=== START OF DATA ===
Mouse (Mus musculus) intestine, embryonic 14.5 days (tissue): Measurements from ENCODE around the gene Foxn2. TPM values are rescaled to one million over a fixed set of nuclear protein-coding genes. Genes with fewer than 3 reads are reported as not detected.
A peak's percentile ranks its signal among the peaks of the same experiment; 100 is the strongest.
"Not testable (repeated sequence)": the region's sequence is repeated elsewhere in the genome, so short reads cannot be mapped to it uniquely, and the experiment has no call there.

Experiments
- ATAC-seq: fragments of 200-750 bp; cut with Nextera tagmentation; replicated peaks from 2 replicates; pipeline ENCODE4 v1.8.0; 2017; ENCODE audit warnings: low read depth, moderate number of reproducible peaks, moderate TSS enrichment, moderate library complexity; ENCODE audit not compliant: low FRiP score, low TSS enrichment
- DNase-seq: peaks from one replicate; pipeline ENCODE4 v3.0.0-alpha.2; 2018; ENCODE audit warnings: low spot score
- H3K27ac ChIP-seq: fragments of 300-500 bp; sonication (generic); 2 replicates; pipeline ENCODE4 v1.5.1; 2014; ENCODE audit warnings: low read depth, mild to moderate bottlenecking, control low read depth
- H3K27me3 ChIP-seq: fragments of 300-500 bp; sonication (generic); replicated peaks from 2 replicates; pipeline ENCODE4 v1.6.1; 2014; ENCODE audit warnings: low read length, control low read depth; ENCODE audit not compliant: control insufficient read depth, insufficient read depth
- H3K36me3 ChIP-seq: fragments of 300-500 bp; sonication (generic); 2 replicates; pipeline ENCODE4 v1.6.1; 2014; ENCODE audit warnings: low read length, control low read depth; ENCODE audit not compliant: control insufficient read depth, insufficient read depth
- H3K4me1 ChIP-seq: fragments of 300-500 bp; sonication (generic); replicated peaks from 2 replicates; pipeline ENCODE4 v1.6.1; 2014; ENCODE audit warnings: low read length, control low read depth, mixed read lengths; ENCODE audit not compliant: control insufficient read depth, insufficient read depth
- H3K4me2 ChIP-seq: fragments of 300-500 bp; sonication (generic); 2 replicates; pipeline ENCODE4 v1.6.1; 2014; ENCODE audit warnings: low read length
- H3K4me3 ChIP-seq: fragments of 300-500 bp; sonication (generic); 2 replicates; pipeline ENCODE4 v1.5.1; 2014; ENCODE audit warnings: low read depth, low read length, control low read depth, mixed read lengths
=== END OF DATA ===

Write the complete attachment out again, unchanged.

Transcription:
Mouse (Mus musculus) intestine, embryonic 14.5 days (tissue): Measurements from ENCODE around the gene Foxn2. TPM values are rescaled to one million over a fixed set of nuclear protein-coding genes. Genes with fewer than 3 reads are reported as not detected.
A peak's percentile ranks its signal among the peaks of the same experiment; 100 is the strongest.
"Not testable (repeated sequence)": the region's sequence is repeated elsewhere in the genome, so short reads cannot be mapped to it uniquely, and the experiment has no call there.

Experiments
- ATAC-seq: fragments of 200-750 bp; cut with Nextera tagmentation; replicated peaks from 2 replicates; pipeline ENCODE4 v1.8.0; 2017; ENCODE audit warnings: low read depth, moderate number of reproducible peaks, moderate TSS enrichment, moderate library complexity; ENCODE audit not compliant: low FRiP score, low TSS enrichment
- DNase-seq: peaks from one replicate; pipeline ENCODE4 v3.0.0-alpha.2; 2018; ENCODE audit warnings: low spot score
- H3K27ac ChIP-seq: fragments of 300-500 bp; sonication (generic); 2 replicates; pipeline ENCODE4 v1.5.1; 2014; ENCODE audit warnings: low read depth, mild to moderate bottlenecking, control low read depth
- H3K27me3 ChIP-seq: fragments of 300-500 bp; sonication (generic); replicated peaks from 2 replicates; pipeline ENCODE4 v1.6.1; 2014; ENCODE audit warnings: low read length, control low read depth; ENCODE audit not compliant: control insufficient read depth, insufficient read depth
- H3K36me3 ChIP-seq: fragments of 300-500 bp; sonication (generic); 2 replicates; pipeline ENCODE4 v1.6.1; 2014; ENCODE audit warnings: low read length, control low read depth; ENCODE audit not compliant: control insufficient read depth, insufficient read depth
- H3K4me1 ChIP-seq: fragments of 300-500 bp; sonication (generic); replicated peaks from 2 replicates; pipeline ENCODE4 v1.6.1; 2014; ENCODE audit warnings: low read length, control low read depth, mixed read lengths; ENCODE audit not compliant: control insufficient read depth, insufficient read depth
- H3K4me2 ChIP-seq: fragments of 300-500 bp; sonication (generic); 2 replicates; pipeline ENCODE4 v1.6.1; 2014; ENCODE audit warnings: low read length
- H3K4me3 ChIP-seq: fragments of 300-500 bp; sonication (generic); 2 replicates; pipeline ENCODE4 v1.5.1; 2014; ENCODE audit warnings: low read depth, low read length, control low read depth, mixed read lengths